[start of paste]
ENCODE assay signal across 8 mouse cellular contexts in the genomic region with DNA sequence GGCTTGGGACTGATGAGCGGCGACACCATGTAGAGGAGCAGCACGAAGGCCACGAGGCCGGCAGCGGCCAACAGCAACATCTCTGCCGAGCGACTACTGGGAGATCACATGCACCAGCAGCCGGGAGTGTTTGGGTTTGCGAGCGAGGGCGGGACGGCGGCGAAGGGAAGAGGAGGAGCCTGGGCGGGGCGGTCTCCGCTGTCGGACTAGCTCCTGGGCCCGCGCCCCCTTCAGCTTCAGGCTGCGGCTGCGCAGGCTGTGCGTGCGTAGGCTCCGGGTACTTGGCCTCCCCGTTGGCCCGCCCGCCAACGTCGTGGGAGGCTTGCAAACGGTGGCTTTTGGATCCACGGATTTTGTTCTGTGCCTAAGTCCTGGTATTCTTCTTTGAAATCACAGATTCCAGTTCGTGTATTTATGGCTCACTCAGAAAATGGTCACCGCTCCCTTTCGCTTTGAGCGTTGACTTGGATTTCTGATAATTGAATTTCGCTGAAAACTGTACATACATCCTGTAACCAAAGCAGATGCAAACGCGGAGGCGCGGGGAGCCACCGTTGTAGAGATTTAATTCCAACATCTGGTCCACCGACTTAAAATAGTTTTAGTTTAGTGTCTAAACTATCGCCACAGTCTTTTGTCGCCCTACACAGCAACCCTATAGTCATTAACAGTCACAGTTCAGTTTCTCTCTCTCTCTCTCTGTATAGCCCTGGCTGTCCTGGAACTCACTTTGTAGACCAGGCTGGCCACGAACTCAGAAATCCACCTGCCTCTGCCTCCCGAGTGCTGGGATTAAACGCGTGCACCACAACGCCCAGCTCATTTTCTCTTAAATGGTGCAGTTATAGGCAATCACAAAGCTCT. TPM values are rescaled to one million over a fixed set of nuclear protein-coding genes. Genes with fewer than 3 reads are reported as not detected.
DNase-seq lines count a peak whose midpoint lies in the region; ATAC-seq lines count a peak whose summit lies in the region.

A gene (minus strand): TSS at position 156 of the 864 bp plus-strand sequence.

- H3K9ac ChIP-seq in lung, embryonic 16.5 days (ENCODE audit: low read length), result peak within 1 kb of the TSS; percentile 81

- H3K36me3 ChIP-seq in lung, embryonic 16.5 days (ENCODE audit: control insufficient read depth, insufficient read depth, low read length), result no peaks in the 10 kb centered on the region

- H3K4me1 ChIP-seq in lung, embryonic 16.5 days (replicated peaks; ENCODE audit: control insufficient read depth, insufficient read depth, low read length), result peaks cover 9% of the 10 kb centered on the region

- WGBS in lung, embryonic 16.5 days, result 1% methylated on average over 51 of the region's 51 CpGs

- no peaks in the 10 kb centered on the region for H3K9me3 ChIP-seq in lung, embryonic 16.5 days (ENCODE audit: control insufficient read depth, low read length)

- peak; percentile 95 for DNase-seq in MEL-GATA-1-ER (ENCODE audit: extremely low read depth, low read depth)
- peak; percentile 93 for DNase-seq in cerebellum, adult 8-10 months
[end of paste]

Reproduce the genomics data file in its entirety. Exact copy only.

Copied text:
ENCODE assay signal across 8 mouse cellular contexts in the genomic region with DNA sequence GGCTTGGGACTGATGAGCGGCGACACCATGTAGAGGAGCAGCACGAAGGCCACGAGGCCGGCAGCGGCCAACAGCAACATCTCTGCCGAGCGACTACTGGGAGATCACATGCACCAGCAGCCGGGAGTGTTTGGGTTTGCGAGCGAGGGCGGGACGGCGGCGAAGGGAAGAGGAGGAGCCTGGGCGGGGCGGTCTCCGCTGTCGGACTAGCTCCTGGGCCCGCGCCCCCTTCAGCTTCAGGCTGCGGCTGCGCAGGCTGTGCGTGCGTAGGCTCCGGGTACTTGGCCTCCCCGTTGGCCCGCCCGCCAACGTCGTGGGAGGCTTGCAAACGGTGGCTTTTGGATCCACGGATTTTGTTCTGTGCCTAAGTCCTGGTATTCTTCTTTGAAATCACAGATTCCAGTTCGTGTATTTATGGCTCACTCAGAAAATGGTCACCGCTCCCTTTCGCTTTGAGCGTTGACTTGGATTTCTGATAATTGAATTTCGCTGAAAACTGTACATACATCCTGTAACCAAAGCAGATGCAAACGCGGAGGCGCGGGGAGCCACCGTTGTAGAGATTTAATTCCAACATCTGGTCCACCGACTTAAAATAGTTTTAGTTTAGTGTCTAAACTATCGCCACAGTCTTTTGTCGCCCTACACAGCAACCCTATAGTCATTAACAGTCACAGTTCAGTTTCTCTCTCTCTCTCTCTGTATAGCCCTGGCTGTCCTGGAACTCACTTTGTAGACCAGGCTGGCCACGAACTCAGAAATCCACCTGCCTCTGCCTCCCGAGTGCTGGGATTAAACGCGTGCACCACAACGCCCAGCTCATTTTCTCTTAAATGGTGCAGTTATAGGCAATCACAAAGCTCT. TPM values are rescaled to one million over a fixed set of nuclear protein-coding genes. Genes with fewer than 3 reads are reported as not detected.
DNase-seq lines count a peak whose midpoint lies in the region; ATAC-seq lines count a peak whose summit lies in the region.

A gene (minus strand): TSS at position 156 of the 864 bp plus-strand sequence.

- H3K9ac ChIP-seq in lung, embryonic 16.5 days (ENCODE audit: low read length), result peak within 1 kb of the TSS; percentile 81

- H3K36me3 ChIP-seq in lung, embryonic 16.5 days (ENCODE audit: control insufficient read depth, insufficient read depth, low read length), result no peaks in the 10 kb centered on the region

- H3K4me1 ChIP-seq in lung, embryonic 16.5 days (replicated peaks; ENCODE audit: control insufficient read depth, insufficient read depth, low read length), result peaks cover 9% of the 10 kb centered on the region

- WGBS in lung, embryonic 16.5 days, result 1% methylated on average over 51 of the region's 51 CpGs

- no peaks in the 10 kb centered on the region for H3K9me3 ChIP-seq in lung, embryonic 16.5 days (ENCODE audit: control insufficient read depth, low read length)

- peak; percentile 95 for DNase-seq in MEL-GATA-1-ER (ENCODE audit: extremely low read depth, low read depth)
- peak; percentile 93 for DNase-seq in cerebellum, adult 8-10 months